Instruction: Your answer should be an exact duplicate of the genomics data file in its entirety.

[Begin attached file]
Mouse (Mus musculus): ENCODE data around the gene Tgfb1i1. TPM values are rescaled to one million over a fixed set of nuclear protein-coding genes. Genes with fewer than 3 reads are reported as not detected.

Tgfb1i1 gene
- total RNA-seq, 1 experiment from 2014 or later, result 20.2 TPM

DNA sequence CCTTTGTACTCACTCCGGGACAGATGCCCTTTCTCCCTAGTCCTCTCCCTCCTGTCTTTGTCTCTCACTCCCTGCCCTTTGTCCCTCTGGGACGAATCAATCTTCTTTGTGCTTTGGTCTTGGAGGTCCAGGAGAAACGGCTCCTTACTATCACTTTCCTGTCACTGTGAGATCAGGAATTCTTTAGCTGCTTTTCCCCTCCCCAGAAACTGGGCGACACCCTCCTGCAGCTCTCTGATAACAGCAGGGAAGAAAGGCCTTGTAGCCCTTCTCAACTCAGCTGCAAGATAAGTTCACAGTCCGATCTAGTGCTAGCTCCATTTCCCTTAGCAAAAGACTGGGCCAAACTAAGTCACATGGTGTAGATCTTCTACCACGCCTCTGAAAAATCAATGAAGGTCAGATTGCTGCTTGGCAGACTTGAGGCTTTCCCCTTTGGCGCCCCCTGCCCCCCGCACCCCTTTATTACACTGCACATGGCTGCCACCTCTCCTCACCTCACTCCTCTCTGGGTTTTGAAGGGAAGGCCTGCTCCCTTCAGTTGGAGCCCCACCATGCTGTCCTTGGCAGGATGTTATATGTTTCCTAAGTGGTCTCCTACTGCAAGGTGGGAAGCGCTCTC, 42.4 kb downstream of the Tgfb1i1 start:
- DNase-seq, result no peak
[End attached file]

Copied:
Mouse (Mus musculus): ENCODE data around the gene Tgfb1i1. TPM values are rescaled to one million over a fixed set of nuclear protein-coding genes. Genes with fewer than 3 reads are reported as not detected.

Tgfb1i1 gene
- total RNA-seq, 1 experiment from 2014 or later, result 20.2 TPM

DNA sequence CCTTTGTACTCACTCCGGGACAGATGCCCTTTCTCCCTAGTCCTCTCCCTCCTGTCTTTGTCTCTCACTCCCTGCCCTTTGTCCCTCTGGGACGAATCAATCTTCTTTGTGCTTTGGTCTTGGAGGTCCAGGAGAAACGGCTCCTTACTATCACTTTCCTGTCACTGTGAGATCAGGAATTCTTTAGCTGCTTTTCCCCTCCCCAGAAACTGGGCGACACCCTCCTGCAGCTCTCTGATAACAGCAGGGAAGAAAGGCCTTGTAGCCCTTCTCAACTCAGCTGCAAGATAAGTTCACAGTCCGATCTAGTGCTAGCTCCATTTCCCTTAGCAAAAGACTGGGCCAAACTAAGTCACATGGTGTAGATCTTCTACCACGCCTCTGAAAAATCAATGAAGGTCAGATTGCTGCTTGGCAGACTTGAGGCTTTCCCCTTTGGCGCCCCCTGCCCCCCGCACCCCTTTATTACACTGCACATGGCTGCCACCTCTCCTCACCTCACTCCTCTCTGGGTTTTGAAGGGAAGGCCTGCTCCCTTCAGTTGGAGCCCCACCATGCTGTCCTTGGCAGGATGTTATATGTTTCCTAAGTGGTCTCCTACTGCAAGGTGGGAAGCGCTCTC, 42.4 kb downstream of the Tgfb1i1 start:
- DNase-seq, result no peak